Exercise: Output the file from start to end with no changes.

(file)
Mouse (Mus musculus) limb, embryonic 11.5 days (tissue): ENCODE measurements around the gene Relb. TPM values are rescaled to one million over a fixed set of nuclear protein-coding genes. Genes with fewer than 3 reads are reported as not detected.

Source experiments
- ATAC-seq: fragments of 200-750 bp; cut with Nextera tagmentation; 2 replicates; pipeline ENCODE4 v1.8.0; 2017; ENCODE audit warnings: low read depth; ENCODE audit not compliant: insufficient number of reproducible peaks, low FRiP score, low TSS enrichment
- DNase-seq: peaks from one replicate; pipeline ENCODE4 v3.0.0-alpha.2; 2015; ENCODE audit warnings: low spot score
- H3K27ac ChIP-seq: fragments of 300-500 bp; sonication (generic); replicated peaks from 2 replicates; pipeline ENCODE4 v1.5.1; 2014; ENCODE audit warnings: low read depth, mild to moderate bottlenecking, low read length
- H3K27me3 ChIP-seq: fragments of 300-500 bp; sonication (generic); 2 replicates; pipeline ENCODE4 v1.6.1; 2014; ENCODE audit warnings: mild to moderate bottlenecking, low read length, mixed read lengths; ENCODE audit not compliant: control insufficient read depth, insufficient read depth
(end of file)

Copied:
Mouse (Mus musculus) limb, embryonic 11.5 days (tissue): ENCODE measurements around the gene Relb. TPM values are rescaled to one million over a fixed set of nuclear protein-coding genes. Genes with fewer than 3 reads are reported as not detected.

Source experiments
- ATAC-seq: fragments of 200-750 bp; cut with Nextera tagmentation; 2 replicates; pipeline ENCODE4 v1.8.0; 2017; ENCODE audit warnings: low read depth; ENCODE audit not compliant: insufficient number of reproducible peaks, low FRiP score, low TSS enrichment
- DNase-seq: peaks from one replicate; pipeline ENCODE4 v3.0.0-alpha.2; 2015; ENCODE audit warnings: low spot score
- H3K27ac ChIP-seq: fragments of 300-500 bp; sonication (generic); replicated peaks from 2 replicates; pipeline ENCODE4 v1.5.1; 2014; ENCODE audit warnings: low read depth, mild to moderate bottlenecking, low read length
- H3K27me3 ChIP-seq: fragments of 300-500 bp; sonication (generic); 2 replicates; pipeline ENCODE4 v1.6.1; 2014; ENCODE audit warnings: mild to moderate bottlenecking, low read length, mixed read lengths; ENCODE audit not compliant: control insufficient read depth, insufficient read depth